Sometime last year I discovered Carl Sagan’s glorious COSMOS series. I had maybe seen snippets of it when I was quite young, but never sat down and tackled the whole series, at an age when I could really appreciate what was being said and the context. As said elsewhere on here, it blew me away, seeing it effectively for the first time at this stage in life.

    When I finished all the episodes and was still craving some more Sagan in my life, I decided to check out his books. Of course one of the appeals of COSMOS is Carl’s talent as an orator, so I sought out an audiobook copy of Pale Blue Dot. This I downloaded, and found out that it apparently (at least the copy I had) was narrated partially by someone else. There I was, sitting on the couch with the Kindle, reading along on the ebook version while the audiobook files played narration when some other dude’s voice took over. Like a seven year old I shouted in outrage “You’re not CARL!!” My girlfriend burst out laughing.

    Since then, the refrain “You’re not CARL!” has served as a vehicle to express dissatisfation when presented with anything that isn’t the geniune article. Example: Standing in the grocery store and all the raspberries are from Driscolli’s instead of Richter’s? “You’re not CARL!”

    Hehehehe, I like this method of mocking lesser imitators.

    ~ On to The News Portion ~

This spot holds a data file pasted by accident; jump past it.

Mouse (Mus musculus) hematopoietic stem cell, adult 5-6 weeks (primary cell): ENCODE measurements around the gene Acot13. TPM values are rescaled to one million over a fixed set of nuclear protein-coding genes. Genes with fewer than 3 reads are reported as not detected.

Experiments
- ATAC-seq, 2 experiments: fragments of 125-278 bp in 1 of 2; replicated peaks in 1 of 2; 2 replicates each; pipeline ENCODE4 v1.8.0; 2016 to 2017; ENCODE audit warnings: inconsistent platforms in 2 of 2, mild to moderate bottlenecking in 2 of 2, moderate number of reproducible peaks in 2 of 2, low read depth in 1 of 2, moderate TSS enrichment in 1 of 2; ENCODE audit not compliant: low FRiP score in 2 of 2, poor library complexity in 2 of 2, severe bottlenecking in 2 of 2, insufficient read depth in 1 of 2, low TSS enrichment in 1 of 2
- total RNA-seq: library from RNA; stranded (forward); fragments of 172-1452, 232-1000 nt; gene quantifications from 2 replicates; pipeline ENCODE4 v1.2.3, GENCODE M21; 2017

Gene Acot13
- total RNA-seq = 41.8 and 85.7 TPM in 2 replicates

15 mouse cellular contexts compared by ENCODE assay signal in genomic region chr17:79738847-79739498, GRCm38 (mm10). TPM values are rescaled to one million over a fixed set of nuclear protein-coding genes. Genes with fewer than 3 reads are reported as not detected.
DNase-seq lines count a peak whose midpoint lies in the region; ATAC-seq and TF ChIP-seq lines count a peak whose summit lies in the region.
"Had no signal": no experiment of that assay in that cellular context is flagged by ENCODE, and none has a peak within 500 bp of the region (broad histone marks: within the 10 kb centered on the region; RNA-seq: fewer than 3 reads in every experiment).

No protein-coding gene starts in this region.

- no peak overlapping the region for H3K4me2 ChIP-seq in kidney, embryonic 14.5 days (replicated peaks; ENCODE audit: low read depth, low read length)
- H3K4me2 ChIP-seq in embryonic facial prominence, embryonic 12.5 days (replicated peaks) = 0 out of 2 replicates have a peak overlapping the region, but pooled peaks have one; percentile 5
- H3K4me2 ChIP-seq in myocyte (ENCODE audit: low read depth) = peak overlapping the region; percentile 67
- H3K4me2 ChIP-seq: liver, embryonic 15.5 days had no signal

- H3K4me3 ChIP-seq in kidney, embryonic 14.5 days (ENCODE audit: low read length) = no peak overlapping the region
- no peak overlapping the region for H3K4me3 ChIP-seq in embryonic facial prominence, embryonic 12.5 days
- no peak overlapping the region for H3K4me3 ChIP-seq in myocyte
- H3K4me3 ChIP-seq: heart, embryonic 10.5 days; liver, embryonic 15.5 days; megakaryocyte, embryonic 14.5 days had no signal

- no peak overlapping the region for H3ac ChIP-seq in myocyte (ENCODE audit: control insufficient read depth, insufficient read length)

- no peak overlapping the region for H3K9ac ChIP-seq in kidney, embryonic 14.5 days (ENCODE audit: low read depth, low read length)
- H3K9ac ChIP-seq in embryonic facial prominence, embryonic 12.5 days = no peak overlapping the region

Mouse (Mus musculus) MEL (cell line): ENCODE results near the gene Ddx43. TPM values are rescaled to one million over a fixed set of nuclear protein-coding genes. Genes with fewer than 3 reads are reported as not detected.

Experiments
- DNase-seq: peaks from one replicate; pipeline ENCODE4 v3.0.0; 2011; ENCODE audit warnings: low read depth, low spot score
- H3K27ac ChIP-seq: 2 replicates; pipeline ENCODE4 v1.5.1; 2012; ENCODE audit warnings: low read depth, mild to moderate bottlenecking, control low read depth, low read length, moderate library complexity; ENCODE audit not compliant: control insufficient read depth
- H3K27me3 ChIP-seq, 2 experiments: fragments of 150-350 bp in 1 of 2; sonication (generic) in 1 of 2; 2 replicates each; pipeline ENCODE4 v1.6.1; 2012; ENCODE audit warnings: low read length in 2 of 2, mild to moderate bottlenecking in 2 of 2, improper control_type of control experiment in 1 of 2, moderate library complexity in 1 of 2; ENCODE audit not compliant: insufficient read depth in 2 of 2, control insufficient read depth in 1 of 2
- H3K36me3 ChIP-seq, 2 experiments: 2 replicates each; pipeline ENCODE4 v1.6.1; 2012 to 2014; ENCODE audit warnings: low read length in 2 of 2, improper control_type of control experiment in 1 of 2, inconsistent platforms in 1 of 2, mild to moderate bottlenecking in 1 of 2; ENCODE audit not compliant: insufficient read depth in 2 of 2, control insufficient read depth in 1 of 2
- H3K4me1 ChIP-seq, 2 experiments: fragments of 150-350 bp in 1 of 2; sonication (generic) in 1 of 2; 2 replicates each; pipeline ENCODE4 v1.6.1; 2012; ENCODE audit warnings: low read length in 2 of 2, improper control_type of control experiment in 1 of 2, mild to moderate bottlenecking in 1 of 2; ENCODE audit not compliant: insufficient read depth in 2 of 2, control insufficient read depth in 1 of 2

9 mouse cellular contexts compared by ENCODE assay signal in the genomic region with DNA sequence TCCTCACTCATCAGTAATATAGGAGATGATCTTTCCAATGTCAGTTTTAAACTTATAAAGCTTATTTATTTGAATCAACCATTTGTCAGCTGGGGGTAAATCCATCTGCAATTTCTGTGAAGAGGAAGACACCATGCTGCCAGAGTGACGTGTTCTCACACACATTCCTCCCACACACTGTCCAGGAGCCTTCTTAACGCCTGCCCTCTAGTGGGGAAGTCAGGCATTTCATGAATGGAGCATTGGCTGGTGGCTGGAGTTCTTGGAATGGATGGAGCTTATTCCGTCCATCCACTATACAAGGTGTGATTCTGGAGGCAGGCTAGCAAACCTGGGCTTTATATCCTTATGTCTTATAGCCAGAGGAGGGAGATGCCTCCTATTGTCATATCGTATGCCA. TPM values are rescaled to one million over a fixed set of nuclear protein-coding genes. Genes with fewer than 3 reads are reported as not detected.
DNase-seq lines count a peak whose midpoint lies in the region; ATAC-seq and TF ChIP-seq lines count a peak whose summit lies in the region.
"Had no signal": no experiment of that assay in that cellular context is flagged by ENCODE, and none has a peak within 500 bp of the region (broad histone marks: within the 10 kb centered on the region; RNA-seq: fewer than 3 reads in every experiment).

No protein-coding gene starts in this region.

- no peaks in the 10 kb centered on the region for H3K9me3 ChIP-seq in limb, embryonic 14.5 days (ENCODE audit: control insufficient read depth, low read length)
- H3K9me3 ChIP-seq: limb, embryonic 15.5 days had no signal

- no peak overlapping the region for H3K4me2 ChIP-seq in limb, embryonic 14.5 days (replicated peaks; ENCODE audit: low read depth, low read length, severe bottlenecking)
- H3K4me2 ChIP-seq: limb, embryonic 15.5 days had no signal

So.  I read in the interwebs today that there is a television program called “Cosmos: A Space-Time Odyssey” being produced by Seth MacFarlane (mister Family Guy, American Dad, etc), Ann Druyan (Carl Sagan’s wife and co-writer of the Cosmos series), and Steven Soter (who is the other main writer on Cosmos and an astrophysicist).   Starring Neil deGrasse Tyson, the famous popularizer of science/astronomy and Director at the The Hayden Planetarium in NYC.  Wait, WHAT?!

    They’re calling it a docu-series and it’ll be 13 parts long and air on primetime on Fox… of all places.

    Read the whole deal here, it really merits looking over.

    So yeah.  …What?

    I’m somewhere between elation and skepticism.  Seth MacFarlane??  Not sure how he fits into all this, but well, this whole deal could really be superb.  While Neil may not be Carl, as I was foreshadowing in the preamble, he IS a true astronomy warrior and decorated champion on his own right. Label me as cautiously quite optimistic.  We’ll all get to see in 2013 if that’s the right outlook.  I need more details…

    The original COSMOS leaves a whole lot to live up to.  The eloquence, the wide scope, the beautiful photography, a sweeping musical score, and just… the uplifting overall vibe of it; I think all that will be hard to recapture.  At least all the right people are clearly on the case here.  And prime time on Fox?  That’s exactly where it belongs, really.  Not on the discovery channel or PBS, preachin to the choir.  I think a dose of Sagan’s company is just what they need.  Awesome.

    I can just picture it now:

    A fresh photographic epoch: new equipment and the goals of these acquisitions.